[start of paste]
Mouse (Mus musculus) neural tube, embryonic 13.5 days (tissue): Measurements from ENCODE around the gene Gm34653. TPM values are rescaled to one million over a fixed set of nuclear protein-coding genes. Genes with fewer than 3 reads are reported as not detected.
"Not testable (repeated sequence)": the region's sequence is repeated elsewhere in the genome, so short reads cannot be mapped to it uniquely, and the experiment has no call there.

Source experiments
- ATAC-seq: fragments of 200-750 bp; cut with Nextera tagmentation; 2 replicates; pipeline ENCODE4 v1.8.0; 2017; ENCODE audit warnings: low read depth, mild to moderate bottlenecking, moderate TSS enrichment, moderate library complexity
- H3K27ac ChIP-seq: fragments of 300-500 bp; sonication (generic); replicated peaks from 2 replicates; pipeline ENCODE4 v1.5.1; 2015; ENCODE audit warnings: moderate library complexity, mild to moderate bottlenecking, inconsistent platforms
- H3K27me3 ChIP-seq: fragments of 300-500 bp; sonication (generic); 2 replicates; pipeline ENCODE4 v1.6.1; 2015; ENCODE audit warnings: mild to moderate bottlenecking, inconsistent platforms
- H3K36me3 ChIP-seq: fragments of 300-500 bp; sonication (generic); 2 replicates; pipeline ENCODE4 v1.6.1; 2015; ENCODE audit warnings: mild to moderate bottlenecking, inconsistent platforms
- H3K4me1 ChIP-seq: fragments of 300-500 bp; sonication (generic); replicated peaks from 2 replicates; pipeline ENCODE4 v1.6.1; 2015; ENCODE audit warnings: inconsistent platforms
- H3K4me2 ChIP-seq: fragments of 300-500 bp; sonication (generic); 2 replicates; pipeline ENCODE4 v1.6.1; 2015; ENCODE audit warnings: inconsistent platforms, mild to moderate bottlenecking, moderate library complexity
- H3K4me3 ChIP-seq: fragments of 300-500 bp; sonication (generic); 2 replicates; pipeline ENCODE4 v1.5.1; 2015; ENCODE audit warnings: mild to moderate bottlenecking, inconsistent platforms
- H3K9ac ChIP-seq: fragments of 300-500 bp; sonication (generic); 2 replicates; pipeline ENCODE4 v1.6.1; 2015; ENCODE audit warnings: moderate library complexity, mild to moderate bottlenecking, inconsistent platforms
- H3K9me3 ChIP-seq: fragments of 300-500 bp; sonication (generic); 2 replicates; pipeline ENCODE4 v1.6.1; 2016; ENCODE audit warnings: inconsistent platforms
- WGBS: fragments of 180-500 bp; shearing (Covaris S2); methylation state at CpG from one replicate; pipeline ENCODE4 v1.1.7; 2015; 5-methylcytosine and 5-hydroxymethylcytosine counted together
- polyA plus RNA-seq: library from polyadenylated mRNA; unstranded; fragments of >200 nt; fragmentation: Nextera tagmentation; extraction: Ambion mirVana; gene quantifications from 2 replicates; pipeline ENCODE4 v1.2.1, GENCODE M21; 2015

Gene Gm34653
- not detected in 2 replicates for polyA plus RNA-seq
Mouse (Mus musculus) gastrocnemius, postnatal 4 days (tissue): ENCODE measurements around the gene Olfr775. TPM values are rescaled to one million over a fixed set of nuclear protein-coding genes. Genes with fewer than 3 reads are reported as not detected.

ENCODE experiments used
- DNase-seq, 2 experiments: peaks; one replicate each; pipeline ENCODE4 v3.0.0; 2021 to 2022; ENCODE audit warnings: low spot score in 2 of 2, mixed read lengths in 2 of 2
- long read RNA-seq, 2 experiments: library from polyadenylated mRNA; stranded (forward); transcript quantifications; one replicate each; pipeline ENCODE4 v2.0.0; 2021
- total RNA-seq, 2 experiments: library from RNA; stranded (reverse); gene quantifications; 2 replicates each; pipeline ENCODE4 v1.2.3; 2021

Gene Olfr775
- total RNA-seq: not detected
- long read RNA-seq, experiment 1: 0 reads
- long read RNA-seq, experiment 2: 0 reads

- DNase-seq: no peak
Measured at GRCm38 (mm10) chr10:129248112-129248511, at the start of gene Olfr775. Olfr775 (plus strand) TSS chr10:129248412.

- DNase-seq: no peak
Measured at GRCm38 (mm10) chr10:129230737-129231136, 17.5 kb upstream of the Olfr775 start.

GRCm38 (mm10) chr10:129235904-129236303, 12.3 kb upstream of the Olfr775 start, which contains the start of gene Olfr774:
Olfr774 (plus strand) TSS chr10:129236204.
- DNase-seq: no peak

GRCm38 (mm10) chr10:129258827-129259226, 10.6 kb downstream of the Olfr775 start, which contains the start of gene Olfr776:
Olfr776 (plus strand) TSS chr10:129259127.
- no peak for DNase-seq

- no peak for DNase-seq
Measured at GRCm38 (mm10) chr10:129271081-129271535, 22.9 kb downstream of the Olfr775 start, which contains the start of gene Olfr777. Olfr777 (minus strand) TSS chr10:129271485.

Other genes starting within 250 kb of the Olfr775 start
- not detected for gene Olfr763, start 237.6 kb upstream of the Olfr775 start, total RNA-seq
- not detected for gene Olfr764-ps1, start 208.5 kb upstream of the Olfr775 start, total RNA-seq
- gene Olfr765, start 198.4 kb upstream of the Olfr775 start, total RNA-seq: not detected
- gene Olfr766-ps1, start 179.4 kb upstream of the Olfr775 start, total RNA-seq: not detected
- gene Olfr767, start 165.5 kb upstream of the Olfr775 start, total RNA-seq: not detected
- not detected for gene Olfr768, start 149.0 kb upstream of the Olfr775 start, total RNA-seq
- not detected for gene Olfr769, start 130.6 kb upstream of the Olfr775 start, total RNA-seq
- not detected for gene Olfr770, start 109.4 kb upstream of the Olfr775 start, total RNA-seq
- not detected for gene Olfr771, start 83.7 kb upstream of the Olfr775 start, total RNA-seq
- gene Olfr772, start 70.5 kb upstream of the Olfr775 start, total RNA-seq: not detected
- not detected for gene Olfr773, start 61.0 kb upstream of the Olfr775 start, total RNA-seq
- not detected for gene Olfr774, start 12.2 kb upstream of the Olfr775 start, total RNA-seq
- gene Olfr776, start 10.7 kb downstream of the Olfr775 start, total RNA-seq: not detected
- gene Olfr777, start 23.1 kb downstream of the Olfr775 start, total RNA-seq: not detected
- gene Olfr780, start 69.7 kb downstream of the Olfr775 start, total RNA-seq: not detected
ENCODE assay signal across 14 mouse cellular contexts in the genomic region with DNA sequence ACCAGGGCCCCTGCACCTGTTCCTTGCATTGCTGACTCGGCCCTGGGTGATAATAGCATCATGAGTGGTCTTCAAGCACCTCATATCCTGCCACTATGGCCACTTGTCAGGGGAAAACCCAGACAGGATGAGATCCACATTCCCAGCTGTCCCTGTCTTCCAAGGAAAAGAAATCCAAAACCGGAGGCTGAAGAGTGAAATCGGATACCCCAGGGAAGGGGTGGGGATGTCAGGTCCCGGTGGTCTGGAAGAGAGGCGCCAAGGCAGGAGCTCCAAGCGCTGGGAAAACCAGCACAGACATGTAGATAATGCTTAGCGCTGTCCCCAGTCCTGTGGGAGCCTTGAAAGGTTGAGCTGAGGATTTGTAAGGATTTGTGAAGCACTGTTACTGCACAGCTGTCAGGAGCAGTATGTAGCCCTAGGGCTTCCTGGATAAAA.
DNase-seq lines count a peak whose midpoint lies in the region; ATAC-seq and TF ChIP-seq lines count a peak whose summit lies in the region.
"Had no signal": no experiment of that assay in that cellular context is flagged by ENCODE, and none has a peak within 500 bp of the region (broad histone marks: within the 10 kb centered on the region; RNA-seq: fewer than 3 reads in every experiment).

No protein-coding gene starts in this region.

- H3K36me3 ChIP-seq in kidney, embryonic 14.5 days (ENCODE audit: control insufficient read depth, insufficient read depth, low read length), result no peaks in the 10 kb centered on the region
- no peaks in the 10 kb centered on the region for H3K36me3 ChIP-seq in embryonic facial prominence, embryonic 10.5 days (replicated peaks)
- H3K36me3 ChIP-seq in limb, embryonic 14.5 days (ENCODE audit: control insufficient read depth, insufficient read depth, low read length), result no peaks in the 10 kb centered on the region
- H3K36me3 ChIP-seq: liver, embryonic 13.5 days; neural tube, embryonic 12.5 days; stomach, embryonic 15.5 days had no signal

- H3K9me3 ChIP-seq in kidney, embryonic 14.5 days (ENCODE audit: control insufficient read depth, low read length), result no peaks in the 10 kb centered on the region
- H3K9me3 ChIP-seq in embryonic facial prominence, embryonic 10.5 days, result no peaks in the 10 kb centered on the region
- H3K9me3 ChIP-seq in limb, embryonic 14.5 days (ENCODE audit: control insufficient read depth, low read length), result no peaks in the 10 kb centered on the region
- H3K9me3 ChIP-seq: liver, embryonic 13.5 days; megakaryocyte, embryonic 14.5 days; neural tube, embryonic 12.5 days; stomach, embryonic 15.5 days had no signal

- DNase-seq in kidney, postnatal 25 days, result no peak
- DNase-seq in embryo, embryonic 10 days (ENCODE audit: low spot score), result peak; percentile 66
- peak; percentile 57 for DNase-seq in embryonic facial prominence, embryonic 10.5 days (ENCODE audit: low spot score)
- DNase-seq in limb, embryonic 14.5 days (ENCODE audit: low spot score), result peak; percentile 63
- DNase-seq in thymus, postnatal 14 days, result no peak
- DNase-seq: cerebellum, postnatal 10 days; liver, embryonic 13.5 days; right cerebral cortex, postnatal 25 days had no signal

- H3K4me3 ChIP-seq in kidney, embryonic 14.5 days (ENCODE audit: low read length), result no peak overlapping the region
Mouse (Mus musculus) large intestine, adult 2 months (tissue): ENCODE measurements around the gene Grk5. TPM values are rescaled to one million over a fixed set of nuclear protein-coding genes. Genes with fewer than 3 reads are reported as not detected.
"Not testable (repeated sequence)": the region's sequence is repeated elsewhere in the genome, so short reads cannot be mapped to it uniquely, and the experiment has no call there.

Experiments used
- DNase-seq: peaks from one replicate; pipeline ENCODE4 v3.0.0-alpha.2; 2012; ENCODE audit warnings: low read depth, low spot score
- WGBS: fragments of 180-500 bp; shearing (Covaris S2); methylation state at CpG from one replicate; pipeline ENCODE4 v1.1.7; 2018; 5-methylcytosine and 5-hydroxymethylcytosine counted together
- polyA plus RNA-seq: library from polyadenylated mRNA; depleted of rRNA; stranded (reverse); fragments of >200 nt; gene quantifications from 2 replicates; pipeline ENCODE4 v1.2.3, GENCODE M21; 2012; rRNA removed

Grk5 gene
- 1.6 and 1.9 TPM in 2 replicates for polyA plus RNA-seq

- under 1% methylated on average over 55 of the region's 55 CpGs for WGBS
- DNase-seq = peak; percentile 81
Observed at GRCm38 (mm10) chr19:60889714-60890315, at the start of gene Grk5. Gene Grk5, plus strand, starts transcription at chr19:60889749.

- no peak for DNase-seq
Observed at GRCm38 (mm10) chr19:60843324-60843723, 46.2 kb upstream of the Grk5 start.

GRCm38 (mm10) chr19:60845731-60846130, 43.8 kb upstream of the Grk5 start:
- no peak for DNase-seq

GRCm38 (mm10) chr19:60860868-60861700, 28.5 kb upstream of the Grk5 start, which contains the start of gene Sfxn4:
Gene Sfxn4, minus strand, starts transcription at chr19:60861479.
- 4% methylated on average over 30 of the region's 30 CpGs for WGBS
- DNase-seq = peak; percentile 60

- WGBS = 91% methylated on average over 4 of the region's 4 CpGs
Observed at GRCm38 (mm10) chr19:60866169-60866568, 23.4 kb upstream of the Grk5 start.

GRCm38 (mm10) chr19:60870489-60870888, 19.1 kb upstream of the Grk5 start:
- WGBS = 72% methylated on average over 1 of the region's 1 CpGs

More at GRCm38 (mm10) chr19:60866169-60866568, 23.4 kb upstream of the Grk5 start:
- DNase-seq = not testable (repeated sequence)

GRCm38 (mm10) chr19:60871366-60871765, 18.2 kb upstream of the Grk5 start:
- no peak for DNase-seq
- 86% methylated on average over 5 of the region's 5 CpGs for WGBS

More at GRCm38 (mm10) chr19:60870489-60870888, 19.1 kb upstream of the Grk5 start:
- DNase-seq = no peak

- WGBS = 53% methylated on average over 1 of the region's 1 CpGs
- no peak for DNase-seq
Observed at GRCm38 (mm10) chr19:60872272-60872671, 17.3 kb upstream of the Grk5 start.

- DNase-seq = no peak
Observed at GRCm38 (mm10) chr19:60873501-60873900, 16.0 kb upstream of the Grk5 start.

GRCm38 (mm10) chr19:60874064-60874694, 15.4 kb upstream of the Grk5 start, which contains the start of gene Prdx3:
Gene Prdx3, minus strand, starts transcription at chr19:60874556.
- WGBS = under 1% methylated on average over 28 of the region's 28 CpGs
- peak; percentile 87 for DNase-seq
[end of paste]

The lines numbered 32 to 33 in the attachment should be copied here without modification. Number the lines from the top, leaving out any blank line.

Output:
- DNase-seq: no peak

GRCm38 (mm10) chr10:129258827-129259226, 10.6 kb downstream of the Olfr775 start, which contains the start of gene Olfr776: